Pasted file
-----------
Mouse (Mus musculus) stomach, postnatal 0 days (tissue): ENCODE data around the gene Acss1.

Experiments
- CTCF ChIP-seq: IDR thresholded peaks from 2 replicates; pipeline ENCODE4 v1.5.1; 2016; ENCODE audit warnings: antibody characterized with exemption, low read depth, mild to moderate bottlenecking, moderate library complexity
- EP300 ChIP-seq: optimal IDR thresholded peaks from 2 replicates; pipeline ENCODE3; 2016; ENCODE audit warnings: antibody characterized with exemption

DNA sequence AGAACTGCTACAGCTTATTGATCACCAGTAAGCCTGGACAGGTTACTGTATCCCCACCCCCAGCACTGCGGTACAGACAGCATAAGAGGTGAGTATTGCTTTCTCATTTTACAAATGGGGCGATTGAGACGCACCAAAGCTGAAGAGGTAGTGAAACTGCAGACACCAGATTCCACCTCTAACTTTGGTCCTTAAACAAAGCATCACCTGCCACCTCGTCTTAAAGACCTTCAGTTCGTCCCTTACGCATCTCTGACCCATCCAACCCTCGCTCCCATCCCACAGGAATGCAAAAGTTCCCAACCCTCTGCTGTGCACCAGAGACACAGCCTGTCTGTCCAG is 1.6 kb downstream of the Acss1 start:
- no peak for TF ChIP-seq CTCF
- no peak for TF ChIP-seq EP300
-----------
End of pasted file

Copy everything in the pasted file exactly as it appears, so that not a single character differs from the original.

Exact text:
Mouse (Mus musculus) stomach, postnatal 0 days (tissue): ENCODE data around the gene Acss1.

Experiments
- CTCF ChIP-seq: IDR thresholded peaks from 2 replicates; pipeline ENCODE4 v1.5.1; 2016; ENCODE audit warnings: antibody characterized with exemption, low read depth, mild to moderate bottlenecking, moderate library complexity
- EP300 ChIP-seq: optimal IDR thresholded peaks from 2 replicates; pipeline ENCODE3; 2016; ENCODE audit warnings: antibody characterized with exemption

DNA sequence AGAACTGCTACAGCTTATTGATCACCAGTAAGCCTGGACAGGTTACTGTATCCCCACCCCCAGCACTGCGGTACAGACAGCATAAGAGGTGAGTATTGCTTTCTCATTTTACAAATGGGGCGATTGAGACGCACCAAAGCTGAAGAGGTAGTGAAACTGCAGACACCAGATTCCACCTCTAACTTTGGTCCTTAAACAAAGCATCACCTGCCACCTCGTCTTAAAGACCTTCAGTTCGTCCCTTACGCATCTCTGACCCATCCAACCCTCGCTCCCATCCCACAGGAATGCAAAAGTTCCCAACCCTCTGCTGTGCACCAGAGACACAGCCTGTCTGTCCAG is 1.6 kb downstream of the Acss1 start:
- no peak for TF ChIP-seq CTCF
- no peak for TF ChIP-seq EP300